The Centre for Irish and Scottish Studies hosted a Panel Discussion for Scottish Independence.   Four Scottish migrants and a New Zealander who will studying in Scotland long enough to be eligible to cast a vote in the Referendum.  The Referendum reads:

Should Scotland be an independent country?

Fourteen months out and the polls on the referendum are so close a swing in the margin of error could change the decision.  5.3 Million people are going to decide the political structure that affects 60 million people.

What could happen?  Well, don’t forget that yesterday, the 25th of November was New Zealand Independence Day.  It marks the date when following Britain’s decision to enter the European Union the New Zealand government quietly removed British Subjects from our passports.  A market for New Zealand produce closed.  New Zealand looked elsewhere for new markets.  We stopped being British Subjects and identified ourselves as New Zealand Citizens.  I think that was 1974.  The world did not end.  Next day we got on with the job.

Nationalism isn’t independence.  Scotland can have a national identity without being an independence nation.

So what matters?  The oil boom in the North Sea probably won’t last.  Scotland is better positioned than other parts of Britain to take advantage of wave and wind power.  The London Government might move the frigate industry from the Clyde.  Of course, Garloch on the Clyde is the home to the British Nuclear Fleet, not London.  There is a possibility that London might claim Garloch as a United Kingdom Military Base.  I hope they pay rent!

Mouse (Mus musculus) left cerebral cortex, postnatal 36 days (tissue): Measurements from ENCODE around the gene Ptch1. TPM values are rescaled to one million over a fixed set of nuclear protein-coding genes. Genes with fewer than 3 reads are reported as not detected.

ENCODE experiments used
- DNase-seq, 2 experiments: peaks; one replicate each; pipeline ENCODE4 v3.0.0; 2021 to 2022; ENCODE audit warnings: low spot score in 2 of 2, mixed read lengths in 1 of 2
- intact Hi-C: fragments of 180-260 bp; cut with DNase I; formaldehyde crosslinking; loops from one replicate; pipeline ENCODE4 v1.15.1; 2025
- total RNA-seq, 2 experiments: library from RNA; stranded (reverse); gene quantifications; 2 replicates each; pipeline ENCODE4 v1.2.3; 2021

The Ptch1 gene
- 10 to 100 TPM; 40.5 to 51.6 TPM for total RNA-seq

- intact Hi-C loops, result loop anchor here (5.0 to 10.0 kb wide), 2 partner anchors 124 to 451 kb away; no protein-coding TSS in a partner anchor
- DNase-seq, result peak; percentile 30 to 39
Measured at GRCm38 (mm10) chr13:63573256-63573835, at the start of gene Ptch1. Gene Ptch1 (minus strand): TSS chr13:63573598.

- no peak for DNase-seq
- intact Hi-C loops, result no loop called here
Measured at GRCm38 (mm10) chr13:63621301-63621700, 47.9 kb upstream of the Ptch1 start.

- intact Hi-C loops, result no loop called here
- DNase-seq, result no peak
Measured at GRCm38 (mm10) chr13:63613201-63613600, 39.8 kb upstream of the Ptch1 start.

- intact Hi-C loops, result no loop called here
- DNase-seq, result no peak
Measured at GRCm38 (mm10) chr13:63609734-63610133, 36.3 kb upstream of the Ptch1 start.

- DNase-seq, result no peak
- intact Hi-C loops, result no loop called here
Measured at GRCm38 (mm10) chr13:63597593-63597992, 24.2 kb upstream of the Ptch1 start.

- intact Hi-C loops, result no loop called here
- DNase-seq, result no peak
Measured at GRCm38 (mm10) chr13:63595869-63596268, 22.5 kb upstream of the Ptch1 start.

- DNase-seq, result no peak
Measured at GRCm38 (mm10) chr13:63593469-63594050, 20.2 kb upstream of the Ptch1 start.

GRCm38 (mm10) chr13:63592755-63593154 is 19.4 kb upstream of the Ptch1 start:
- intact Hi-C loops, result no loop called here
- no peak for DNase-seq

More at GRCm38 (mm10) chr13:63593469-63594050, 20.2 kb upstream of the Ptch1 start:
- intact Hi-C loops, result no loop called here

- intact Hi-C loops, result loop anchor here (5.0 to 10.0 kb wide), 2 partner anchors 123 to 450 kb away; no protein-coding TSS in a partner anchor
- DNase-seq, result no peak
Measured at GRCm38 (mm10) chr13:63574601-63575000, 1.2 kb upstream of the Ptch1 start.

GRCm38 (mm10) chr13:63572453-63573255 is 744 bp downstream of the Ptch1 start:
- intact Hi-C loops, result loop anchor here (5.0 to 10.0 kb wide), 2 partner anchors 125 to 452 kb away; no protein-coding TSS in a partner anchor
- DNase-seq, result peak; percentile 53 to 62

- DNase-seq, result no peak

Do Scottish soldiers have to continue dying in Afghanistan?  Can Scotland have a voice in the United Nations independence of the United Kingdom’s seat on the Security Council and speak with its own voice?  It has already started an initiative at home to work for Climate Justice for the world’s poor.  New Zealand prides itself as a nation that punches above its own weight in foreign policy.  We could have competition from the Scots!  Still, we are both part of the Axis of Nations Who Like to Put Lipstick on Sheep so we understand them.  (The third nation in the Axis is Spain.  Never understood that!)

The richest 100 people in Scotland have an income bigger than the Scottish government.  There is an equality issue to be addressed here.

Can Scotland opt out of the British Surveilance State? Can they take control of their own policies on issues like migration and state assets?  Join the Nordic nations?  A looser Federation in Britain?  There is another referendum approaching in 2017 in which the United Kingdom can vote whether to stay in the European Union.  If Britain opts out, then Scotland may yet leave the United Kingdom to stay in Europe.

What kind of Scotland do the Scots want to live in?  Fair? Green? Prosperous?  Whichever way Scotland decides there is a national question to answer together.  Will they change?  At this point there was an interjection from the audience: “I hope you’re right!”

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